In a case involving claims for disability under Section 8(c)(23) and death benefits, the Board held that as the Section 8(c)(23) was for lung cancer, employer could not rely on pre-existing disabilities which were unrelated to claimant's entitlement to an award for lung cancer under Section 8(c)(23) based on his respiratory impairment. The Board similarly held with regard to Section 8(f) and a Section 9 death benefits claim, that evidence of these pre-existing conditions could not establish Section 8(f) relief, since there was no evidence that these impairments contributed to the employee's death. The evidence established that decedent's death was due to respiratory failure from lung cancer and pre-existing chronic obstructive pulmonary disease. Accordingly, only decedent's chronic obstructive pulmonary disease can satisfy the contribution element for Section 8(f) relief. Adams v. Newport News Shipbuilding & Dry Dock Co., 22 BRBS 78 (1989).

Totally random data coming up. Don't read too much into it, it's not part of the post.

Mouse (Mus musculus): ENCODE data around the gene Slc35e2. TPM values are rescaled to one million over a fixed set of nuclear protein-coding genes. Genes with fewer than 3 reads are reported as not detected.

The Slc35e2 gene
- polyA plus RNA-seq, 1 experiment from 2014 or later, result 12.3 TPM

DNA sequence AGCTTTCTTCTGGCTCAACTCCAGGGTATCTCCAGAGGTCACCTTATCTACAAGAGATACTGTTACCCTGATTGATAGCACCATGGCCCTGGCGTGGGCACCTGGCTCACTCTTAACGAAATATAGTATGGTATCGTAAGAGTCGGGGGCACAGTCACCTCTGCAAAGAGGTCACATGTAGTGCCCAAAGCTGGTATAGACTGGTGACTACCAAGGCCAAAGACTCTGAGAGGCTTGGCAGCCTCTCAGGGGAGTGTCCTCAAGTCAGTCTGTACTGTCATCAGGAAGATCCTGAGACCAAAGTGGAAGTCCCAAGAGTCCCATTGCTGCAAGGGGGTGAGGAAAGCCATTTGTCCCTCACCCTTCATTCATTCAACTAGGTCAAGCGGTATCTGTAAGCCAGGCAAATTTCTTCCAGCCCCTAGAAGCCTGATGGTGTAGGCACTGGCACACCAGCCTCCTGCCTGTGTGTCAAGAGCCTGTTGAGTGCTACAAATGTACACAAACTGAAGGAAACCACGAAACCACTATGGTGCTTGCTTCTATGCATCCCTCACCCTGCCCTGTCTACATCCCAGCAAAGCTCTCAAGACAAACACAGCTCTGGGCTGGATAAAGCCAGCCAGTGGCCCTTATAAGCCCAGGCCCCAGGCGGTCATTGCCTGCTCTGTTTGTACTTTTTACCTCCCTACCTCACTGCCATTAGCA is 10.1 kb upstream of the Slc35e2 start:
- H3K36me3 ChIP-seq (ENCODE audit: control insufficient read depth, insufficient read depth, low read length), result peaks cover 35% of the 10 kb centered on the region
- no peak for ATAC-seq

The Board permitted the Director to raise the contribution issue for the first time on appeal due the fact that Adams, 22 BRBS 78, constituted intervening case law. The Board initially held that decedent's kidney disease could not contribute to decedent's Section 8(c)(23) award for a 100 percent respiratory impairment but remanded for consideration of contribution based on decedent's coronary artery disease. The Board also remanded for consideration of whether the kidney disease and/or coronary artery disease contributed to decedent's death. Stone v. Newport News Shipbuilding & Dry Dock Co., 29 BRBS 44 (1995).

Procedural Issues Concerning Section 8(f)

Standing